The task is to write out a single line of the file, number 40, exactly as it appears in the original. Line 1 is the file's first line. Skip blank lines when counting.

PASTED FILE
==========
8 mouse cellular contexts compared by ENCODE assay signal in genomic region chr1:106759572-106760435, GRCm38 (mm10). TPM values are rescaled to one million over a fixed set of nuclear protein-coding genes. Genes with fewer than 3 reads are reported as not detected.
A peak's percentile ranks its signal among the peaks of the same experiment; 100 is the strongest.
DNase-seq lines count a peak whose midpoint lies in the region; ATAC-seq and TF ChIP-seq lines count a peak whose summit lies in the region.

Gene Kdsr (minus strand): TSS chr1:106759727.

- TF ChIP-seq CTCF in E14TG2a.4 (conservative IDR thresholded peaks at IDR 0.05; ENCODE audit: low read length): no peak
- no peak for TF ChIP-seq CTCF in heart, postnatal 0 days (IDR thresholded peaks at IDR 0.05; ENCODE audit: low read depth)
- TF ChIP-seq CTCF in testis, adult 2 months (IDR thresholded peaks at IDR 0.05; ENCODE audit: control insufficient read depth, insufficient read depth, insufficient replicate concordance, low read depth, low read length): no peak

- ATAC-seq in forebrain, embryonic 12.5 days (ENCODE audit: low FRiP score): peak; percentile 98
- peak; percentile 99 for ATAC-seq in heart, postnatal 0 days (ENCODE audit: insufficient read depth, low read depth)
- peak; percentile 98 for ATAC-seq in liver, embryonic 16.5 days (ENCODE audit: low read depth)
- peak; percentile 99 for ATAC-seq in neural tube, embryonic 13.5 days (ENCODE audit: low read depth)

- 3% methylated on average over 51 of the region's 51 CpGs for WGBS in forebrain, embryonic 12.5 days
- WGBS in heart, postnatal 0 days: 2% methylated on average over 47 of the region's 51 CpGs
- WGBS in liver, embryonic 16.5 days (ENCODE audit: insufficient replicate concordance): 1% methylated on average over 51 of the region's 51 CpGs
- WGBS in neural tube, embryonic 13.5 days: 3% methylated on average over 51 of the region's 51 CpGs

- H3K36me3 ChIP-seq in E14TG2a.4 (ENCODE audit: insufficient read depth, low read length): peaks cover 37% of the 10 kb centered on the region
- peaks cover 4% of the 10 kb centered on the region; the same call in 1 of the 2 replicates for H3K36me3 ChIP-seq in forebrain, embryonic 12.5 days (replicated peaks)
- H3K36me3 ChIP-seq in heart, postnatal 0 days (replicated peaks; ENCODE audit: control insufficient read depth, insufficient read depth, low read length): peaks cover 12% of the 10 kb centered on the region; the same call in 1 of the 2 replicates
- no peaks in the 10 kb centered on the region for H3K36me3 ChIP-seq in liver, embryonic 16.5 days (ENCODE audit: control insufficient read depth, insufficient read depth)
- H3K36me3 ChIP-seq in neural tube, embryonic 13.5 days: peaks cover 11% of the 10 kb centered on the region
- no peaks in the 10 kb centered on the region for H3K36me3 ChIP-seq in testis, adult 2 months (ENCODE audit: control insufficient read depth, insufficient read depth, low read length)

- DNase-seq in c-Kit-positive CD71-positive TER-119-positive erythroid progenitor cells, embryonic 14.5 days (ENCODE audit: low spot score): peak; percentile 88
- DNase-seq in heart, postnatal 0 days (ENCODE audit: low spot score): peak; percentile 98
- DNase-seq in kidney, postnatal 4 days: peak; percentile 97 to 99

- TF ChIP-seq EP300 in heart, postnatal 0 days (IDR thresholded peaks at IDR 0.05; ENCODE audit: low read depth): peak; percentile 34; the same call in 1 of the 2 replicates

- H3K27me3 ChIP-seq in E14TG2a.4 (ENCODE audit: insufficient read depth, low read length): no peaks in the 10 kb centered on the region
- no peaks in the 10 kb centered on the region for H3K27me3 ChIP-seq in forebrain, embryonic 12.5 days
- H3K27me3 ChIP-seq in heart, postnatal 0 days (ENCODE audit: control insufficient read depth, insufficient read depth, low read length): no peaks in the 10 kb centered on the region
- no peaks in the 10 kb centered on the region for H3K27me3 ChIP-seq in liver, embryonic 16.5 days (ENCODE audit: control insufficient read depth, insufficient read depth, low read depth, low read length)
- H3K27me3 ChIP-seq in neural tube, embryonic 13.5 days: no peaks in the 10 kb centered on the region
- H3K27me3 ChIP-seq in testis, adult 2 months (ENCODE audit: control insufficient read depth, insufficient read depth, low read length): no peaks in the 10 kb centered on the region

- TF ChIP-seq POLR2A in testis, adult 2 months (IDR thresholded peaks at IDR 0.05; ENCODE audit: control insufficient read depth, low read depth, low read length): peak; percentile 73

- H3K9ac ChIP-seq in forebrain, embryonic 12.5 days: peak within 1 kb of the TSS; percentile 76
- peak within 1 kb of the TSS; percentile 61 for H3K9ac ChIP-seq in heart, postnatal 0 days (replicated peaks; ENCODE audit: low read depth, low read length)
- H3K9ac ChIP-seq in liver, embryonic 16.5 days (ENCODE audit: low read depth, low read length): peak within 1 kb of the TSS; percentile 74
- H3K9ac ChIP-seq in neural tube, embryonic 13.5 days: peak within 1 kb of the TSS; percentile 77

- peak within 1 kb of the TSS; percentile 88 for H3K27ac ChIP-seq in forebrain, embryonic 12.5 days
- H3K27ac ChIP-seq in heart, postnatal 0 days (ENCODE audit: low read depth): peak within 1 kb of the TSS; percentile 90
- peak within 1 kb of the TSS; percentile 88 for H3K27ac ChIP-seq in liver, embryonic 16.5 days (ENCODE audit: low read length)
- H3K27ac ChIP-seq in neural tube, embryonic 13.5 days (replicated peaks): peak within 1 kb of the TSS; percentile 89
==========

- H3K27ac ChIP-seq in neural tube, embryonic 13.5 days (replicated peaks): peak within 1 kb of the TSS; percentile 89